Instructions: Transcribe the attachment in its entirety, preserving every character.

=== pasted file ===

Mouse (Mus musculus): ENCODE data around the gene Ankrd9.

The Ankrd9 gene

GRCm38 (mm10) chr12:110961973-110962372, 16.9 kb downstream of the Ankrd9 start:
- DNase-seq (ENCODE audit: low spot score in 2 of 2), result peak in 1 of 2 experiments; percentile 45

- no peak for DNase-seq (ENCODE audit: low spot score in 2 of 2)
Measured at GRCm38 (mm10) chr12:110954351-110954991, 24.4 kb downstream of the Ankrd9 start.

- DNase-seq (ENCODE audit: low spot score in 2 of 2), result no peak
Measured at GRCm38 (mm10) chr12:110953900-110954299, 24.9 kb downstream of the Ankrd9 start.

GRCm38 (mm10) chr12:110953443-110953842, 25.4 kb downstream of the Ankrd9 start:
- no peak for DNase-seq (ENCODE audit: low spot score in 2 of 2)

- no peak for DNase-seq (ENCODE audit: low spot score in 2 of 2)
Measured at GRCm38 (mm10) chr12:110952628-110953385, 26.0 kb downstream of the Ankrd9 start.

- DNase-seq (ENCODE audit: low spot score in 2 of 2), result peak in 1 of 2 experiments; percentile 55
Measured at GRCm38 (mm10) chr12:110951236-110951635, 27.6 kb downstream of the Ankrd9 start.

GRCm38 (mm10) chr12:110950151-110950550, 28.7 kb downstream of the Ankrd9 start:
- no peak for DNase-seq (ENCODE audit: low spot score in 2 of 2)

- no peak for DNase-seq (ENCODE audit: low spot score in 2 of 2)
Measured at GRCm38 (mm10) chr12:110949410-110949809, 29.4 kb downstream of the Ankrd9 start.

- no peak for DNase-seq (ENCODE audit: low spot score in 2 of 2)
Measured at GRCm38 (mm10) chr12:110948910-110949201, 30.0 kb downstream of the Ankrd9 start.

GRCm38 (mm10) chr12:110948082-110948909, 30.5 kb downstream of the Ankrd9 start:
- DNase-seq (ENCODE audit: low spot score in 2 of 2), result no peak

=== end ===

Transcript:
Mouse (Mus musculus): ENCODE data around the gene Ankrd9.

The Ankrd9 gene

GRCm38 (mm10) chr12:110961973-110962372, 16.9 kb downstream of the Ankrd9 start:
- DNase-seq (ENCODE audit: low spot score in 2 of 2), result peak in 1 of 2 experiments; percentile 45

- no peak for DNase-seq (ENCODE audit: low spot score in 2 of 2)
Measured at GRCm38 (mm10) chr12:110954351-110954991, 24.4 kb downstream of the Ankrd9 start.

- DNase-seq (ENCODE audit: low spot score in 2 of 2), result no peak
Measured at GRCm38 (mm10) chr12:110953900-110954299, 24.9 kb downstream of the Ankrd9 start.

GRCm38 (mm10) chr12:110953443-110953842, 25.4 kb downstream of the Ankrd9 start:
- no peak for DNase-seq (ENCODE audit: low spot score in 2 of 2)

- no peak for DNase-seq (ENCODE audit: low spot score in 2 of 2)
Measured at GRCm38 (mm10) chr12:110952628-110953385, 26.0 kb downstream of the Ankrd9 start.

- DNase-seq (ENCODE audit: low spot score in 2 of 2), result peak in 1 of 2 experiments; percentile 55
Measured at GRCm38 (mm10) chr12:110951236-110951635, 27.6 kb downstream of the Ankrd9 start.

GRCm38 (mm10) chr12:110950151-110950550, 28.7 kb downstream of the Ankrd9 start:
- no peak for DNase-seq (ENCODE audit: low spot score in 2 of 2)

- no peak for DNase-seq (ENCODE audit: low spot score in 2 of 2)
Measured at GRCm38 (mm10) chr12:110949410-110949809, 29.4 kb downstream of the Ankrd9 start.

- no peak for DNase-seq (ENCODE audit: low spot score in 2 of 2)
Measured at GRCm38 (mm10) chr12:110948910-110949201, 30.0 kb downstream of the Ankrd9 start.

GRCm38 (mm10) chr12:110948082-110948909, 30.5 kb downstream of the Ankrd9 start:
- DNase-seq (ENCODE audit: low spot score in 2 of 2), result no peak